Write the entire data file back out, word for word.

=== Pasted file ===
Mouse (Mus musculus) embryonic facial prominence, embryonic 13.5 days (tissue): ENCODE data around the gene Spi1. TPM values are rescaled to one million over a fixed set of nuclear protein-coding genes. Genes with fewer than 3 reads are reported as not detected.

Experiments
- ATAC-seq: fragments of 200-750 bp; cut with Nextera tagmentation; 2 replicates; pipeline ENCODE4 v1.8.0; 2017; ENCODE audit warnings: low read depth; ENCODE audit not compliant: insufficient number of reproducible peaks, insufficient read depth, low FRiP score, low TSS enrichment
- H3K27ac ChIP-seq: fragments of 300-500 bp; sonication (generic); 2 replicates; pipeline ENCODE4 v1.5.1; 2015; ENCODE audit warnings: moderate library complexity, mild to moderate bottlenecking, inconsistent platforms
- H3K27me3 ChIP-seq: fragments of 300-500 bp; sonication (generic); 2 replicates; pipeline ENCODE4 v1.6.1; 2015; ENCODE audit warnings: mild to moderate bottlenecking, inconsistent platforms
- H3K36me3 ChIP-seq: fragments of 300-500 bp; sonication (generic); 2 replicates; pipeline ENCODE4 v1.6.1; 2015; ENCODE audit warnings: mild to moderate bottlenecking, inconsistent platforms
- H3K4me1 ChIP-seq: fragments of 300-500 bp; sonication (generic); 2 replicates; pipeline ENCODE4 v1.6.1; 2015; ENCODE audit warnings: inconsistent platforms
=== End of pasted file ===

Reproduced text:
Mouse (Mus musculus) embryonic facial prominence, embryonic 13.5 days (tissue): ENCODE data around the gene Spi1. TPM values are rescaled to one million over a fixed set of nuclear protein-coding genes. Genes with fewer than 3 reads are reported as not detected.

Experiments
- ATAC-seq: fragments of 200-750 bp; cut with Nextera tagmentation; 2 replicates; pipeline ENCODE4 v1.8.0; 2017; ENCODE audit warnings: low read depth; ENCODE audit not compliant: insufficient number of reproducible peaks, insufficient read depth, low FRiP score, low TSS enrichment
- H3K27ac ChIP-seq: fragments of 300-500 bp; sonication (generic); 2 replicates; pipeline ENCODE4 v1.5.1; 2015; ENCODE audit warnings: moderate library complexity, mild to moderate bottlenecking, inconsistent platforms
- H3K27me3 ChIP-seq: fragments of 300-500 bp; sonication (generic); 2 replicates; pipeline ENCODE4 v1.6.1; 2015; ENCODE audit warnings: mild to moderate bottlenecking, inconsistent platforms
- H3K36me3 ChIP-seq: fragments of 300-500 bp; sonication (generic); 2 replicates; pipeline ENCODE4 v1.6.1; 2015; ENCODE audit warnings: mild to moderate bottlenecking, inconsistent platforms
- H3K4me1 ChIP-seq: fragments of 300-500 bp; sonication (generic); 2 replicates; pipeline ENCODE4 v1.6.1; 2015; ENCODE audit warnings: inconsistent platforms